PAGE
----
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Apple’s Ping Versus the Social Web


In my last article, I wrote about the potential impact that Apple’s iTunes Ping, their just-released social network for music, might have on other social networks like Facebook and Twitter. The more important question is, What impact might Ping have on the Social Web?

Since posting my article, I have read a number of other observers’ opinions about Ping. Although many of these articles show great insight and erudition with respect to why Ping, in its current incarnation, falls short in offering a truly social platform on which to discuss music, I have not seen a single article about the most ominous portent of Ping.

A Private Social Club

A big part of my professional day is spent thinking about issues surrounding the Social Web and working on solutions. I do this via debating and evangelizing approaches to making the Web a better place for users and by actively participating in the development of open source social media projects like BuddyPress.

What’s interesting to note is Ping will be an instantly-large social network that is not part of what we have traditionally termed the Social Web. Since iTunes is not a Web-based platform, instead running on a proprietary application that ties into the Internet, the software infrastructure that enabled the success of Web-2.0 startups like Facebook and Twitter is removed from the equation. With Apple’s successful line of products and large install base, more social-networking attention will shift away from the Web.

Ping is another closed data silo, but one that does not live on the Web. It is a closed data silo on a private, exclusive island. It’s a private social club. Will large companies follow Apple’s lead and migrate their social networks off the Web and onto proprietary platforms as well? An increasing percentage of Twitter traffic, for instance, is generated off Web, with input and output instead happening via proprietary applications (TweetDeck as an example, or via one of Twitter’s mobile apps). Fortunately, Twitter provides Web APIs that allow for a subset of their data to be discovered and shared via URIs.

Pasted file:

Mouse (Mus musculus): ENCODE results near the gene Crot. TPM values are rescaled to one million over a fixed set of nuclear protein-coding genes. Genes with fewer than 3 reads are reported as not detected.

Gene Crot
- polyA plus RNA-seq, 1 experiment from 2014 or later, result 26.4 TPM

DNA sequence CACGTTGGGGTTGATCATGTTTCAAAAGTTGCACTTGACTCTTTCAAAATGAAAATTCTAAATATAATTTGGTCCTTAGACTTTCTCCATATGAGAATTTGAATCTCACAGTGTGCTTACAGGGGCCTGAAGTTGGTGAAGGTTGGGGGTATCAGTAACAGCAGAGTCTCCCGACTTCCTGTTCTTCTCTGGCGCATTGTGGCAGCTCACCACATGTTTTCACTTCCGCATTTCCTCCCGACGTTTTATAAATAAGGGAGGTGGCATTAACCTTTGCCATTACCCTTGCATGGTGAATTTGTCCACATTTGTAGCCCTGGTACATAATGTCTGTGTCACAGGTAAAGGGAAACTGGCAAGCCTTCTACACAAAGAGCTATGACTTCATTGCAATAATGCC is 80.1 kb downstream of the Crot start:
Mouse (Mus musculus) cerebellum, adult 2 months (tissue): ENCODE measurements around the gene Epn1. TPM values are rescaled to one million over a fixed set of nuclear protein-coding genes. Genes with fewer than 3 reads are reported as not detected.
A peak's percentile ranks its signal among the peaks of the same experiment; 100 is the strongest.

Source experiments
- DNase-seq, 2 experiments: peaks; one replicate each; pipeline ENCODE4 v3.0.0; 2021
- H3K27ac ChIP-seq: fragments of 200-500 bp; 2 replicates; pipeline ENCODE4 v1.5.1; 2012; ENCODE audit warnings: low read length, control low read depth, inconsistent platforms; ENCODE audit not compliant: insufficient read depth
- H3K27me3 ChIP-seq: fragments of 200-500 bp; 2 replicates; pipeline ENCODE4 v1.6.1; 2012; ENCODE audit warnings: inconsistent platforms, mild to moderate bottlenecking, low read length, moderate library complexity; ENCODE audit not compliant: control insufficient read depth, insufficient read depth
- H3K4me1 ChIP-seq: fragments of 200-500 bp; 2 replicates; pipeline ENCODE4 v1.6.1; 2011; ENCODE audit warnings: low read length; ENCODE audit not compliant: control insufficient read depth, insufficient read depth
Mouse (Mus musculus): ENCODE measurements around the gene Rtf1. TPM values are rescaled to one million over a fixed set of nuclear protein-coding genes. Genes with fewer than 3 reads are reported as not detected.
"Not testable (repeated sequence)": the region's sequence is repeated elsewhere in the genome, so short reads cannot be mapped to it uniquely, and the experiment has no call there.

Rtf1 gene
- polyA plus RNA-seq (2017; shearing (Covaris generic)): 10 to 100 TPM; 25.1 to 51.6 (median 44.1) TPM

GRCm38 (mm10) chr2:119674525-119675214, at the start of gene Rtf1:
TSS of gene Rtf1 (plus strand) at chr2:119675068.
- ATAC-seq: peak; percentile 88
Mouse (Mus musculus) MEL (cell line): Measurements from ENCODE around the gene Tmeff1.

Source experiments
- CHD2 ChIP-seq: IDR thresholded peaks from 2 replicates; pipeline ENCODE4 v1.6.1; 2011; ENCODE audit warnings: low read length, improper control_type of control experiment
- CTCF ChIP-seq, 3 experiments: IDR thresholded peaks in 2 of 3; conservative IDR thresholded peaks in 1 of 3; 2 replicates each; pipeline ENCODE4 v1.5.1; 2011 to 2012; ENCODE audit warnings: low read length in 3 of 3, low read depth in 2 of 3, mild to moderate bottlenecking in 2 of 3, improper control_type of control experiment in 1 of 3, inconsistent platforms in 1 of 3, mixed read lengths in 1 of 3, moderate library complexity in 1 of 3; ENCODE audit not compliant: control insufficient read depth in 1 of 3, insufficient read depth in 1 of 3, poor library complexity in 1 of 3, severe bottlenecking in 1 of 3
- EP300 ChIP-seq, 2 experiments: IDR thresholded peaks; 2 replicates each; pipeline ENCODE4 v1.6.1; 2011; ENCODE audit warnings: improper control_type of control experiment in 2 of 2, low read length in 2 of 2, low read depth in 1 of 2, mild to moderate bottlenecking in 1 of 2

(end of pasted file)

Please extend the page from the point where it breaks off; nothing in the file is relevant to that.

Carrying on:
But Ping is different. Its data are not Web-discoverable. Although you can share a Ping URI with friends via the Web, the link redirects from the browser to iTunes—Apple’s proprietary platform. This allows people into Ping’s private club but does not free Ping’s data to the Web. Ping operates in the Internet, not the Web.

This is an issue as the Social Web already struggles with identity and privacy management and still has not lived up to the promise of user-centric data control. Closed data silos snub their nose at the full potential of the Web but closed social islands, like Ping, simple refuse to accept the vision of the Web altogether.

If companies do migrate their networks to propritary platforms, then the issue of data portability and semantic discovery via the power and promise of the Web of linked data will become moot. What will happen to the Social Web? It will become a cobweb on a rundown offramp of the Internet.

Speak Out

What impact do you think Ping will have on social networking, in particular the Social Web? Do you see social networking moving away from the Web, and if so, what are the impacts to users? Do we need to rethink the meaning and use of the term Social Web to encompass social platforms that exist off Web?

Article Comments

  1. sull says:

    Apple has their reasons for maintaining iTunes as a hybrid internet app. It’s a cornerstone.
    They wont migrate away from it until they release a product that will essentially be Safari + iTunes with some new name. That will have much deeper web integration as essentially much of what you see in iTunes is HTML, CSS, Javascript (e.g. LP albums).

    Sprinkling some social features into the purchase experience make sense and it is perfectly normal as much as it is late in the game. Apple can afford not to do things until they want to do them. No risk. That is unless your PR people mess up and in my opinion, this Ping announcement was damaged by vocabulary. Because it is not a “Social Network for Music” even if technically it is 😉 People understand social networks to be Facebook, Myspace, Twitter, Tagged, Orkut etc. They are present on the Web as well as companion apps for devices. They open in certain ways. They allow for user-generated content and easy communication with friends and family. Etc etc. Ping is a different product and Apple should have said as much. Ping is a set of basic social assist features for Apple customer purchases on iTunes. They could have clearly said that Ping is not like Facebook and then they would not have had to deal with all the comparisons and obvious negative press from the media who have touted Ping as the next big social network. It’s about language imo.